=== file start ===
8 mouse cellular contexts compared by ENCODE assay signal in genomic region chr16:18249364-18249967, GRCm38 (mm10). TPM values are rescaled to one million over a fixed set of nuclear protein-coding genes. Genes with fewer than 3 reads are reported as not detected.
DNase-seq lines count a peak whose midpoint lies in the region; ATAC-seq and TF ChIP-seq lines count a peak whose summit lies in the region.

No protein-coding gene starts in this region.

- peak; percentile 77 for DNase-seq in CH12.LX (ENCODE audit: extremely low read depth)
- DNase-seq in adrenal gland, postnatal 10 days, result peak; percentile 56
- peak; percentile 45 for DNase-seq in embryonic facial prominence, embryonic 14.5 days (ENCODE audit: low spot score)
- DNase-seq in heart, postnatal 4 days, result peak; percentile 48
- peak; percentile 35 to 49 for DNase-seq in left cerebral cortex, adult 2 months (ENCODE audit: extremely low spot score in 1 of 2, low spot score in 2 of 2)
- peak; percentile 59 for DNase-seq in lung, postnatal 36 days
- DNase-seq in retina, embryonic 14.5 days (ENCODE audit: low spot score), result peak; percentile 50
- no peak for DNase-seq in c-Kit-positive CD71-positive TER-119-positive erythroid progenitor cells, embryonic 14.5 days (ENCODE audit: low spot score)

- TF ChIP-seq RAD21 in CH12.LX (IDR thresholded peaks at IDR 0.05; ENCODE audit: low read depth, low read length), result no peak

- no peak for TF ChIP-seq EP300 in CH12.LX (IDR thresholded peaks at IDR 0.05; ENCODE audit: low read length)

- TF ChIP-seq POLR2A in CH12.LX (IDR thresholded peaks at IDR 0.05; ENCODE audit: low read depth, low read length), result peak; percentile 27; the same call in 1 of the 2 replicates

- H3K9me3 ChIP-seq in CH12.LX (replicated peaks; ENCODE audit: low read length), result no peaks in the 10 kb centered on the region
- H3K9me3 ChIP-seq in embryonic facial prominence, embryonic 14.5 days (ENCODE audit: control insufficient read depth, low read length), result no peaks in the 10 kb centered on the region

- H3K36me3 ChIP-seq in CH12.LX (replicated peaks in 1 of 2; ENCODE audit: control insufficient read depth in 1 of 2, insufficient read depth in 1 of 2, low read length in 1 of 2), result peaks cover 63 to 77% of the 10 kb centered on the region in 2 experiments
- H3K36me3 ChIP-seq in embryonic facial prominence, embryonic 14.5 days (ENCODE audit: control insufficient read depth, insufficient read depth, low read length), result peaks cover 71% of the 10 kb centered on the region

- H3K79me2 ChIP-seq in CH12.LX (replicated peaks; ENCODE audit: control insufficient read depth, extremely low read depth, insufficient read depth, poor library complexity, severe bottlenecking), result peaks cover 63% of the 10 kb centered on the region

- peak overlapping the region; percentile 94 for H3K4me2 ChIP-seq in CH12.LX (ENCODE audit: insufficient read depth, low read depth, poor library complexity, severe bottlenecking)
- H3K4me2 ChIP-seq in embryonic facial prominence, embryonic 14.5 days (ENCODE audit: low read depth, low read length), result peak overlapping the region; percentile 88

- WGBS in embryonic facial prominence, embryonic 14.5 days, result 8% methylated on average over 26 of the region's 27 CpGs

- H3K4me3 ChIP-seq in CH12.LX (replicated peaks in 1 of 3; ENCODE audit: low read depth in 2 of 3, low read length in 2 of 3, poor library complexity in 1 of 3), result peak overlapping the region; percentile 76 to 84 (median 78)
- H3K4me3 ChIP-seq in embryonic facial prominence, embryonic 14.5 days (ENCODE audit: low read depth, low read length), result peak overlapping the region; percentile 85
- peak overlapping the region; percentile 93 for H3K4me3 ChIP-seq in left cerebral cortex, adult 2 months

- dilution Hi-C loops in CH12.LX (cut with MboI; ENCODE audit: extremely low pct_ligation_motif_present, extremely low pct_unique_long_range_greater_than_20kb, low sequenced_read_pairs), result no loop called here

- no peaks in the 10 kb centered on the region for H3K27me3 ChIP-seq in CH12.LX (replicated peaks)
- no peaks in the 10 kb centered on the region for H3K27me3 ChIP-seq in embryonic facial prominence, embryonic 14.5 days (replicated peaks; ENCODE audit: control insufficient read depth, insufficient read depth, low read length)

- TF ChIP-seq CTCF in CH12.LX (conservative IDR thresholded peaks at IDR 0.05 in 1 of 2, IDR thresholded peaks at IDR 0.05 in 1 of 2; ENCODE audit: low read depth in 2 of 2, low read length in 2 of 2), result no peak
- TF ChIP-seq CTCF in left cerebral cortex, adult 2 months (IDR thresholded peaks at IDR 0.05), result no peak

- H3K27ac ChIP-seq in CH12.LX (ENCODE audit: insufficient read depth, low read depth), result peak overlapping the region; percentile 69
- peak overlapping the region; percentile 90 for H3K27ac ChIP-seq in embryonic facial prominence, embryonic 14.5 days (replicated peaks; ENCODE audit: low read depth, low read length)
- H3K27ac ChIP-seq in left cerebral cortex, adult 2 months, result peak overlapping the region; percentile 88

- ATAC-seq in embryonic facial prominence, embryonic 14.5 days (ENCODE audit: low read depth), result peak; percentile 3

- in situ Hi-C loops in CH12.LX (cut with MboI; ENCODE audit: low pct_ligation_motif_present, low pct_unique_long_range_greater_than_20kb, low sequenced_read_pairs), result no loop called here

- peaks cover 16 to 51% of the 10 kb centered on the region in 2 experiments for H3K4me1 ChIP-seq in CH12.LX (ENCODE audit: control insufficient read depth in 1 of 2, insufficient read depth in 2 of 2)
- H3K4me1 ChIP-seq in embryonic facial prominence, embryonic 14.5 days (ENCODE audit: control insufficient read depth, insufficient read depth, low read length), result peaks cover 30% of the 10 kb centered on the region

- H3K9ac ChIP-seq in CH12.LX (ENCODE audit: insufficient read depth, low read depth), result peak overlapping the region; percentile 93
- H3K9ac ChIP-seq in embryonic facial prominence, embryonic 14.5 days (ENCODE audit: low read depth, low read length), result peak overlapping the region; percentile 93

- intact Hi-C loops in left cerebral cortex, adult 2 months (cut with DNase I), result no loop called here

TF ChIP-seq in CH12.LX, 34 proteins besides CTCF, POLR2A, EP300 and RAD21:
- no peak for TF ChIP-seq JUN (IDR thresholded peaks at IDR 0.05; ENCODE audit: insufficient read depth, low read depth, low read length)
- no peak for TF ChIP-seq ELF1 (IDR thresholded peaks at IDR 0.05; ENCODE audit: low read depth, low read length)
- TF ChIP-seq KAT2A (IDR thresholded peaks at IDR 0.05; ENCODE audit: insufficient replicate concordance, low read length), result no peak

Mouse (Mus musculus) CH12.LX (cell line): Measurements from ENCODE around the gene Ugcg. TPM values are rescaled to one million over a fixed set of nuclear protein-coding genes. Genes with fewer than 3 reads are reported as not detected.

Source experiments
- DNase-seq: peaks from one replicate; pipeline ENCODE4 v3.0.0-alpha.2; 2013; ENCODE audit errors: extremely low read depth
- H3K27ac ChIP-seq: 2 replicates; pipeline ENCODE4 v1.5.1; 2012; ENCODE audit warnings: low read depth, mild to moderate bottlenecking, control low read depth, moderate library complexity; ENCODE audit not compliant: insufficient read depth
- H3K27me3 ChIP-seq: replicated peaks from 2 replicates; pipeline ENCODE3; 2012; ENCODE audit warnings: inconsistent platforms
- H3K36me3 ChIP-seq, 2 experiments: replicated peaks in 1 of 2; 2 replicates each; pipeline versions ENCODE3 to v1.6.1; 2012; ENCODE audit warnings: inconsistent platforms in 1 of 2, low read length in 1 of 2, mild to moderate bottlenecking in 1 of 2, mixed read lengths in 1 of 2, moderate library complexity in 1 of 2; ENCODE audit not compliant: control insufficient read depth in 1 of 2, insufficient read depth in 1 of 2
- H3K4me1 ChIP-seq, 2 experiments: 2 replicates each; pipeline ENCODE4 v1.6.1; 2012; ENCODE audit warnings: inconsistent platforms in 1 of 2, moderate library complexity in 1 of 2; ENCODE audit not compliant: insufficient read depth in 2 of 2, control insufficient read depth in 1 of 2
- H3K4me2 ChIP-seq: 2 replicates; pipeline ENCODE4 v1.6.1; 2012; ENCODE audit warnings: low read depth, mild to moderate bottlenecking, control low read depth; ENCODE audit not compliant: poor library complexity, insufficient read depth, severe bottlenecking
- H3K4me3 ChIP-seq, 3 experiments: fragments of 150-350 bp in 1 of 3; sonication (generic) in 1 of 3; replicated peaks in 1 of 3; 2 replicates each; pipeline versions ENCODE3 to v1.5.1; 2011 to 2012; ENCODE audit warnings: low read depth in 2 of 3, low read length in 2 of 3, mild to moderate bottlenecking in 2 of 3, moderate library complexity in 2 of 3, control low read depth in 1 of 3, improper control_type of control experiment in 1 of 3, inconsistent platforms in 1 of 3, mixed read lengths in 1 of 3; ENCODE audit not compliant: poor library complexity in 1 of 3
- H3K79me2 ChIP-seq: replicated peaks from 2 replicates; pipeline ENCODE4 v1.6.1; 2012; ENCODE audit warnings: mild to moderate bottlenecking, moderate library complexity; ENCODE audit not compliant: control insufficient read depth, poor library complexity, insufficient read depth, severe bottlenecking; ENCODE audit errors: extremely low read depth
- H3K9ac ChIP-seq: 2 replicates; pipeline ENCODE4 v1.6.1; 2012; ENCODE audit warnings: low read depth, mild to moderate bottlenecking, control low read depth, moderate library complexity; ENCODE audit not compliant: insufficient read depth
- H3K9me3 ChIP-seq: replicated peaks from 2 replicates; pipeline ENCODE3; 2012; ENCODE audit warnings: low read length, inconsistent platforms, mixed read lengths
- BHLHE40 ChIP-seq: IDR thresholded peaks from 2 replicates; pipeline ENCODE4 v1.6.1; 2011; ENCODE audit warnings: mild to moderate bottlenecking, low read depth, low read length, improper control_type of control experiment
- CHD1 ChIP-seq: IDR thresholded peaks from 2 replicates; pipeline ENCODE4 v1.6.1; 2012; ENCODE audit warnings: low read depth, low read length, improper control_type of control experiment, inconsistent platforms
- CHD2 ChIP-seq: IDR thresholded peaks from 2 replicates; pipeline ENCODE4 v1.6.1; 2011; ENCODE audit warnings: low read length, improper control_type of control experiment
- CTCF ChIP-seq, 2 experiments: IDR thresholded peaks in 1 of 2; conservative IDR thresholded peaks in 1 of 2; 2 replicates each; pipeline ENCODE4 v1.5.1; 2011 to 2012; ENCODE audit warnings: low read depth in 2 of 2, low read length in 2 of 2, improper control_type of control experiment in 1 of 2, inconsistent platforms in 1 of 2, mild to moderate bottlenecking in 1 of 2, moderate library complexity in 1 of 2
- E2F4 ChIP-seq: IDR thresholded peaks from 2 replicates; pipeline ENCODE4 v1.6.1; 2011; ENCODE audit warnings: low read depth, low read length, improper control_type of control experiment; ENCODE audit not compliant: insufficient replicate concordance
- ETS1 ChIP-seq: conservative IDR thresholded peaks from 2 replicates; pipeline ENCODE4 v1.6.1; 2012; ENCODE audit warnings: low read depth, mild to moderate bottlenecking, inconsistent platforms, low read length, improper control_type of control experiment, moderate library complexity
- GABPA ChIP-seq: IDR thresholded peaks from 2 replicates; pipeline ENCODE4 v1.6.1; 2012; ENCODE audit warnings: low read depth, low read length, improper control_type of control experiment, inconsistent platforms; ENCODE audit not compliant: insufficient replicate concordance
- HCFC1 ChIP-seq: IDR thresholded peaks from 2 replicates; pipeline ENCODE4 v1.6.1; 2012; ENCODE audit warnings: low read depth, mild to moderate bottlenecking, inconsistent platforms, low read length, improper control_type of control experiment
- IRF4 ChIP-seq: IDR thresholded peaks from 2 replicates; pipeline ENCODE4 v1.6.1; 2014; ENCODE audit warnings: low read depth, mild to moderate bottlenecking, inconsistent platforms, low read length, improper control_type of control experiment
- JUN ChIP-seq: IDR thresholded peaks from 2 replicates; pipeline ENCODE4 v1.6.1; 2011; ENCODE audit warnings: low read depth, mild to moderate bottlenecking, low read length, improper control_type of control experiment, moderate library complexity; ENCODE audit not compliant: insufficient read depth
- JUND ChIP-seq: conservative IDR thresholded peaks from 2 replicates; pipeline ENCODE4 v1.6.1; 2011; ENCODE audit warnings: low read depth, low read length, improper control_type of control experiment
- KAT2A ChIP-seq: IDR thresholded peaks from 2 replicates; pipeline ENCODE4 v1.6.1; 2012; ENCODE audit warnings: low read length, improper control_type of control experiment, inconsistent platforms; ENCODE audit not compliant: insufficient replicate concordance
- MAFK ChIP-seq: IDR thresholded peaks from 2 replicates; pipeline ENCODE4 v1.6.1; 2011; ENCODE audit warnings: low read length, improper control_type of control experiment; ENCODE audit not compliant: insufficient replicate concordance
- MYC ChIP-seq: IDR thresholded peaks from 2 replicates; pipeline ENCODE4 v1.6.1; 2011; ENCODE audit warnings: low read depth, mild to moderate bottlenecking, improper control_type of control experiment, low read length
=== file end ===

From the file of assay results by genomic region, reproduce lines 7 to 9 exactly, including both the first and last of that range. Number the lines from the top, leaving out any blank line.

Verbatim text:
- DNase-seq in heart, postnatal 4 days, result peak; percentile 48
- peak; percentile 35 to 49 for DNase-seq in left cerebral cortex, adult 2 months (ENCODE audit: extremely low spot score in 1 of 2, low spot score in 2 of 2)
- peak; percentile 59 for DNase-seq in lung, postnatal 36 days